Then, in August I joined the Toronto office of Edelman, the world’s leading independent global PR firm, as Vice President of Digital, at age 29.

What a contrast from just a few years ago. I still clearly remember that basement room, and the dark times that happened there. It makes the current situation feel all the more satisfying.

Now that I’ve hit my goal before hitting 30, I need a new goal so I don’t find myself on cruise control. That’s step one for me in 2011.

Learn

I don’t draw a line between work and home life. I’m fortunate to have found a career that I enjoy, where work doesn’t feel like work, so a lot of my “personal” growth overlaps with my professional life.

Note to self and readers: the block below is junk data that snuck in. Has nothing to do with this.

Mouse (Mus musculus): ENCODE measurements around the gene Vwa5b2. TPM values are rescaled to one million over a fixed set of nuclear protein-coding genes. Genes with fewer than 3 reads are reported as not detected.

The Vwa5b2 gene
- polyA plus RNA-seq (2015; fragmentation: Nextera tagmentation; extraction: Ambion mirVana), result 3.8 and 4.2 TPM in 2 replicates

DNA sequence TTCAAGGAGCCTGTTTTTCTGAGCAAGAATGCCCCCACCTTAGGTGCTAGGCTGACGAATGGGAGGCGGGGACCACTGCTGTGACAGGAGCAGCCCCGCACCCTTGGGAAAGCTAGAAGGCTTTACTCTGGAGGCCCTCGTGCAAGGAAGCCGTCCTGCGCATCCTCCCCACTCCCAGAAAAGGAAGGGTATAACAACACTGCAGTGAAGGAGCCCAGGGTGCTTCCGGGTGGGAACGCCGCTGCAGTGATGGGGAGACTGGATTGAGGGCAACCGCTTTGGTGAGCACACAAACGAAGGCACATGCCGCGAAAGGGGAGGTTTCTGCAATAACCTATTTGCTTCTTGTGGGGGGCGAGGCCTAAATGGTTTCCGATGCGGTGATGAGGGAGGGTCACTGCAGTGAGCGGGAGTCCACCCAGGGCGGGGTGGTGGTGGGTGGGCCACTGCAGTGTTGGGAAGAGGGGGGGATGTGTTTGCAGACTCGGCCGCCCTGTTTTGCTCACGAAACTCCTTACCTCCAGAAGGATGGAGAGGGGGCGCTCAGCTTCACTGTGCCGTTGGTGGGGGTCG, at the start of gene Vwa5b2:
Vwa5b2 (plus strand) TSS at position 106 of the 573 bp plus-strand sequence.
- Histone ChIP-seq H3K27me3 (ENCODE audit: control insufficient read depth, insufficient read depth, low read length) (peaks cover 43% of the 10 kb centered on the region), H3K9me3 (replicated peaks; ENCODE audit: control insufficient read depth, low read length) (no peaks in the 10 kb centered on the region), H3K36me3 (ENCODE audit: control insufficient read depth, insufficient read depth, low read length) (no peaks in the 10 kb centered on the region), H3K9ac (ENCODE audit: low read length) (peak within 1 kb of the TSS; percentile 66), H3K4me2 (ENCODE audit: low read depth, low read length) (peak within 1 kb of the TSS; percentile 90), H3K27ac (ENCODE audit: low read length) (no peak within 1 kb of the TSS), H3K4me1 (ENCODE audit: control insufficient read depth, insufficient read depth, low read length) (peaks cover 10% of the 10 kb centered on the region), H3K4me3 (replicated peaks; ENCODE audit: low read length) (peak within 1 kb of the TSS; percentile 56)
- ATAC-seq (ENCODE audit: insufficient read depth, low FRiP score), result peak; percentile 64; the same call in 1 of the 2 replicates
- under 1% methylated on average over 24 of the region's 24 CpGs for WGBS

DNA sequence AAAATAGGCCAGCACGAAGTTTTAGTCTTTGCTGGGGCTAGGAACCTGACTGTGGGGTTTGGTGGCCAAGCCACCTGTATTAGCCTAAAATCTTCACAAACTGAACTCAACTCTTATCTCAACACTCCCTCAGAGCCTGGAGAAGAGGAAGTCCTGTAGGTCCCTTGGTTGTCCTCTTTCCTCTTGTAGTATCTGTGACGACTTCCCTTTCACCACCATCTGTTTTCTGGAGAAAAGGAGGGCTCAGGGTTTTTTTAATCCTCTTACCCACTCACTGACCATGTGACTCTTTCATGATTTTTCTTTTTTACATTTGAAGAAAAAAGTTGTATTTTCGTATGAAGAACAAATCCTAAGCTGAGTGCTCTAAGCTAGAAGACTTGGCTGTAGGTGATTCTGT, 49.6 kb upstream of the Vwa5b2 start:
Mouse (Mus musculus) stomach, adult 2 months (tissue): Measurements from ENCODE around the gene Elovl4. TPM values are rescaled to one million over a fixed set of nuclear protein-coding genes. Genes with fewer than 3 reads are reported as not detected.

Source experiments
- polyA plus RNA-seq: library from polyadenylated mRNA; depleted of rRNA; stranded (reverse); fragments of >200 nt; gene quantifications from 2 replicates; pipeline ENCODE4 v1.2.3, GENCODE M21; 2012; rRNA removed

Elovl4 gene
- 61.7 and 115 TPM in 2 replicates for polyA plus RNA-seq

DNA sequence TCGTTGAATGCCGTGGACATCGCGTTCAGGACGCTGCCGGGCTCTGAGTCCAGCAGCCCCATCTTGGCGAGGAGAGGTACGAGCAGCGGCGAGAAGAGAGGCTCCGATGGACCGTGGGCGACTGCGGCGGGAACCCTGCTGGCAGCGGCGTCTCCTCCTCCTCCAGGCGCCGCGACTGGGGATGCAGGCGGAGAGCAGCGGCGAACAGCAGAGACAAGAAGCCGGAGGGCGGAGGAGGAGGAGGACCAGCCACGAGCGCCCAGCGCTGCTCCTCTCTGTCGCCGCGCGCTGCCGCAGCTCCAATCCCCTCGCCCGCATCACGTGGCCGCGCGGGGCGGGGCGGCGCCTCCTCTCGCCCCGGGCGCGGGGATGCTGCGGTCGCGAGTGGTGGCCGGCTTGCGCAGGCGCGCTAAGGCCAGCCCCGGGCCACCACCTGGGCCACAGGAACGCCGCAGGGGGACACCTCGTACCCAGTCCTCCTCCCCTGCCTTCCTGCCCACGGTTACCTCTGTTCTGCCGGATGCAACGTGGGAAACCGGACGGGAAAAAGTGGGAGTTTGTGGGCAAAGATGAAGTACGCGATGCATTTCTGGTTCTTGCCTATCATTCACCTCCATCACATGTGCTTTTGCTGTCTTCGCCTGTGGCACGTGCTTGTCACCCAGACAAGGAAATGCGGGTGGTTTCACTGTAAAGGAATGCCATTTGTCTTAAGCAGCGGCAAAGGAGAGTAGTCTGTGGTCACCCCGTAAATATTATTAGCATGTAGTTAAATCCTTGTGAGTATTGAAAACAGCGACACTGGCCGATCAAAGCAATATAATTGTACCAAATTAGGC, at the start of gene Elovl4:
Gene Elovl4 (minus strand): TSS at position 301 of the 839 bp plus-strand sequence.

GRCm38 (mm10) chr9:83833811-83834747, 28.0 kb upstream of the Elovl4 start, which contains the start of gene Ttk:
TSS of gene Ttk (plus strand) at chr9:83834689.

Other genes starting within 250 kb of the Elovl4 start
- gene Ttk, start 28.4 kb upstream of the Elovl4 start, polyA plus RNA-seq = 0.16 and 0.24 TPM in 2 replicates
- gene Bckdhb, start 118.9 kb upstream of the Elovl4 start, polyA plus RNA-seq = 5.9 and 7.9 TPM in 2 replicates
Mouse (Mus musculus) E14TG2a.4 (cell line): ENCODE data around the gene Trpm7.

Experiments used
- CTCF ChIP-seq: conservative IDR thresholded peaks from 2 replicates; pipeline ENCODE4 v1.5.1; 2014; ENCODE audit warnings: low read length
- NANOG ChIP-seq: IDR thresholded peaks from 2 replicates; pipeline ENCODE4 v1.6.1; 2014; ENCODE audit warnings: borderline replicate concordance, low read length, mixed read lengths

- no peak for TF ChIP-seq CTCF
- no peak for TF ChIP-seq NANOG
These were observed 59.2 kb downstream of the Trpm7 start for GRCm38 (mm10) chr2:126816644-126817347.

Take my reading challenge, for example. I finished 27 books last year; 17 of them non-fiction and the majority of those work-related. However, as I wrote recently, the knowledge you gain from reading widely will make you better at your job AND more interesting outside work. So, I found that reading project very satisfying in 2010 and plan to continue it in 2011.

Al the while, my job (see: drive, above) has forced me to learn constantly as I’ve been challenged with new tasks that I haven’t encountered before. The part of consulting I enjoy the most is that each situation is unique; even though I may have executed numerous programs of a certain type before, each one brings its own nuances so I’m constantly learning to deal with different combinations of challenges.